The cases where the employees’ claims for establishing liability against their employers were overturned all concerned situations where the employer did not know and could not be expected to know of the employee’s health situation.
Another case involved a Post Office worker who went sick with stress caused by the difficulty of coping with new systems of work. He was put under no pressure to come back to work and when he volunteered so to do, the Post Office told him that he was initially free to do whatever he felt that he could do, in order that he could make a gradual return to full duties without endangering his health. Unfortunately, when he returned to work, he did not take it easy and took on so much work that within 2 months, he had again become ill with stress. The Court held that since the Post Office was aware that he was at risk because he had previously been absent due to stress, a recurrence of stress if he was overstretched was foreseeable. The Court also felt that the Post Office worker was not partly to blame for his relapse because leaving him to make his own decisions about how much he could do was not sufficient to discharge the Post Office’s duty of care. It was up to the Post Office to ensure that the arrangements for his return to work actively prevented him from taking on too much.
Conclusions to be Drawn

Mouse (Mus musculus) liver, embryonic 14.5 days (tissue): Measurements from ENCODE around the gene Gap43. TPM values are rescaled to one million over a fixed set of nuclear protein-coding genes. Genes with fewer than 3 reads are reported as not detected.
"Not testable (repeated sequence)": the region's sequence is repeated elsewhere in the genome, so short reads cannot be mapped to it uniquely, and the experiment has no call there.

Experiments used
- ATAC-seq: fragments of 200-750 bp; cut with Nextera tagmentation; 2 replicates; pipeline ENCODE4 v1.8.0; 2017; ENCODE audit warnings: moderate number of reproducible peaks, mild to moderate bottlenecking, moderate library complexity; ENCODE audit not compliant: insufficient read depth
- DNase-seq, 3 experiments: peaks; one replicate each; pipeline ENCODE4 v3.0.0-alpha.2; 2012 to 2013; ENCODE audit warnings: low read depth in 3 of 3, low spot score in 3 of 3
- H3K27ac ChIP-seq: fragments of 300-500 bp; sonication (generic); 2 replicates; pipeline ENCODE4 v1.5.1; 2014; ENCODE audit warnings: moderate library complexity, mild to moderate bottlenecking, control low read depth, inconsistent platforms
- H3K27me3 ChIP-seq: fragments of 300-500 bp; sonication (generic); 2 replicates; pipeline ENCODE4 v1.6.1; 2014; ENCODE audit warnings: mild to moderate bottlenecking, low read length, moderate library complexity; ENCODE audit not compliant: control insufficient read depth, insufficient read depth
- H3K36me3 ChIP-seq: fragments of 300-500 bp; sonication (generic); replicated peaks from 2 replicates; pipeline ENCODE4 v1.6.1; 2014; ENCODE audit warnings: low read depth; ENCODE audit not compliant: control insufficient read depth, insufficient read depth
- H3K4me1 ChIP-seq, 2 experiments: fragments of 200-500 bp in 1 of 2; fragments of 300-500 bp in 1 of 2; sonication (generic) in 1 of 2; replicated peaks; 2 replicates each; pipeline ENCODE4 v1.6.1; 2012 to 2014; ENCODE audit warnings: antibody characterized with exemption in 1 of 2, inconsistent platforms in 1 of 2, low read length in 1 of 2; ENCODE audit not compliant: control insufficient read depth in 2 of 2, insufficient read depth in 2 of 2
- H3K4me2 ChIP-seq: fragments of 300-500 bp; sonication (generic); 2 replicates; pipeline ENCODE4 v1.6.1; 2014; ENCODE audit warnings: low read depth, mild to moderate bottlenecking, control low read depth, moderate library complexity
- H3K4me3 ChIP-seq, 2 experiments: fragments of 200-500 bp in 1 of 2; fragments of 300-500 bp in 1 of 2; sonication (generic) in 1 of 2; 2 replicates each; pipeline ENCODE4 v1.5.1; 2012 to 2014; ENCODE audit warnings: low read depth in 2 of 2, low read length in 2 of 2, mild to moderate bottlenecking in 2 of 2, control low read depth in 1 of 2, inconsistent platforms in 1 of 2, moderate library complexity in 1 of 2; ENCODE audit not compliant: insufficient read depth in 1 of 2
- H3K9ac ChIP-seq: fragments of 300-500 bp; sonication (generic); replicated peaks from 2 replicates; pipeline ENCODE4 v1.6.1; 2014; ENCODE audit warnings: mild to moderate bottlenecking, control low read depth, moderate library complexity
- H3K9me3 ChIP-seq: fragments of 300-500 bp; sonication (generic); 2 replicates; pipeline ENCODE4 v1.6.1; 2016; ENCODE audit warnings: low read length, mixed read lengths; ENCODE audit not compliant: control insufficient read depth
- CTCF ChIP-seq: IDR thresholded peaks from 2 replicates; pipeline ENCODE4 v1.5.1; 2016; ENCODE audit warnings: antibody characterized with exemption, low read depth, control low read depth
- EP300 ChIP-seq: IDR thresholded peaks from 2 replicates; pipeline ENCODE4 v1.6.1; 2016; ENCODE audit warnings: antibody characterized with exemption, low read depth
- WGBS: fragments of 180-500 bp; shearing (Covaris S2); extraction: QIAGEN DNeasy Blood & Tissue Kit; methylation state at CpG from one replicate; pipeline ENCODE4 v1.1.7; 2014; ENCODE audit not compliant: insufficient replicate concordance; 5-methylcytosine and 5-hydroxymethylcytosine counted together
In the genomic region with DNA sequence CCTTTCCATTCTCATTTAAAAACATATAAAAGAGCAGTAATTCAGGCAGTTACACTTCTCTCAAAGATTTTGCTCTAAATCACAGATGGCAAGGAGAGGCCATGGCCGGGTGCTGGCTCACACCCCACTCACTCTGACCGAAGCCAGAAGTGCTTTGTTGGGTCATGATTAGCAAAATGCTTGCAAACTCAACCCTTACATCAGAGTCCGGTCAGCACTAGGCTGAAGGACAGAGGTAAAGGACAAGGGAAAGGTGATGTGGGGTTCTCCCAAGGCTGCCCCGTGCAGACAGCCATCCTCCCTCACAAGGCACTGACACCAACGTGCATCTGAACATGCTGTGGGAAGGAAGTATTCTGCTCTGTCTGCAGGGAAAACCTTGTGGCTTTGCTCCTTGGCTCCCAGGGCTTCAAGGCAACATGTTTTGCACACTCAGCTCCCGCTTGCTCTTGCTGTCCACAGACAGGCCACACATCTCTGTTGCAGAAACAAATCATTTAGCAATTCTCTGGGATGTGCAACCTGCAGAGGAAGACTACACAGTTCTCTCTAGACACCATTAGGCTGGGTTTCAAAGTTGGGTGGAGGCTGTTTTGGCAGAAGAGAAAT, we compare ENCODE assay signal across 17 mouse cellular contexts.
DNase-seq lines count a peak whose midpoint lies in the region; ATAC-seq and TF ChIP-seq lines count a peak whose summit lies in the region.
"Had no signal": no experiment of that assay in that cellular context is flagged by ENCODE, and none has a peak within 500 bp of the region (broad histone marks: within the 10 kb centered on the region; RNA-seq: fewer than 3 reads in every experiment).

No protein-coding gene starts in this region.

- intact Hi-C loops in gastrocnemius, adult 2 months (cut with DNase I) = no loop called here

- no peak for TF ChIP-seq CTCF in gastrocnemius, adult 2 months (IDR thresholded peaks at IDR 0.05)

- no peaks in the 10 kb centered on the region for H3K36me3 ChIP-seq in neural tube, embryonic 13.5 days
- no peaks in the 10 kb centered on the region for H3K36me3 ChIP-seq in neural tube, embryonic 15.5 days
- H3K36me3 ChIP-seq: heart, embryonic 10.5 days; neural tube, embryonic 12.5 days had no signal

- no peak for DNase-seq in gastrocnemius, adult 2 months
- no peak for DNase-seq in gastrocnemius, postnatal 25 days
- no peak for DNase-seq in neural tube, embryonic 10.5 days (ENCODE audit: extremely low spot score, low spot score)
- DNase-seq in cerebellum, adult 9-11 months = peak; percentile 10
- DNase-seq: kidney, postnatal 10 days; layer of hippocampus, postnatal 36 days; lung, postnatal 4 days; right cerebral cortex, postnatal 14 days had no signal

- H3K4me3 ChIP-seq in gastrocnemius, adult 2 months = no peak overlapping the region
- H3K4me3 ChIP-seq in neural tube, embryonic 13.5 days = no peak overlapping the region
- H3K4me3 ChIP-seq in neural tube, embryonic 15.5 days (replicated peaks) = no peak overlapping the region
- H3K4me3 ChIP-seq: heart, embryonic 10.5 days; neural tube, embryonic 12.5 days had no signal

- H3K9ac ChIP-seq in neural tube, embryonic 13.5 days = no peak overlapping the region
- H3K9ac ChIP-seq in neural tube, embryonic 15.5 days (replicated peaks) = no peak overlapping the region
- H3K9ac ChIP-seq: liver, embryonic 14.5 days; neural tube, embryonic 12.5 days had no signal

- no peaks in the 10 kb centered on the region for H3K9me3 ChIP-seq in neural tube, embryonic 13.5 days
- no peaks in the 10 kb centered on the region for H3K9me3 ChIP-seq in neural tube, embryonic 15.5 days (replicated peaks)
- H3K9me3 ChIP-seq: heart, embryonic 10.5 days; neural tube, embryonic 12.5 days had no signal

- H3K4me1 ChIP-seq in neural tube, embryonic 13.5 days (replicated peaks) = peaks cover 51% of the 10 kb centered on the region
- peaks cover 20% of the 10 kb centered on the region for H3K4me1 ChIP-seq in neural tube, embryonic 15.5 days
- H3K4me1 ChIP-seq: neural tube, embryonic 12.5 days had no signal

Generally therefore to succeed in a stress related case, an employee must show the following:
- He/she has suffered a diagnosed mental illness – mere emotional stress is not enough. The law recognises that a certain level of stress at work is normal and distinguishable from diagnosed mental illness caused by stress, which may be actionable
- The stress is wholly or partly caused by work-related factors and not due to external factors such as divorce or family bereavement
- Such stress was foreseeable and could have been avoided if reasonable steps had been taken by the employer
- That the employer failed to take such reasonable steps to avoid or alleviate the stress
Employers are advised to put procedures in place which firstly identify any problem and thereafter be able to take remedial action. Such measures would include:
- Regular employee performance reviews which allow an employee to raise any particular difficulty
- Monitoring employee absence so that if stress or mental illness is given as a reason for absences, appropriate investigations can be initiated
- Establishing grievance procedures to allow an employee to bring a formal complaint
- Ensuring that appropriate procedures are in place to deal with matters such as Health and Safety regulations, discrimination and Working Time Regulations
- Offering a confidential counselling service to employees with access to treatment
Employers have a very wide ranging obligation to ensure that employees are prevented from injury and this duty extends to mental illness caused by work related stress. Establishing procedures which can identify any particular problem and then enable sensible action to be taken will not only provide support for employees, but will also enable an employer to defend successfully any stress related claims if they arise.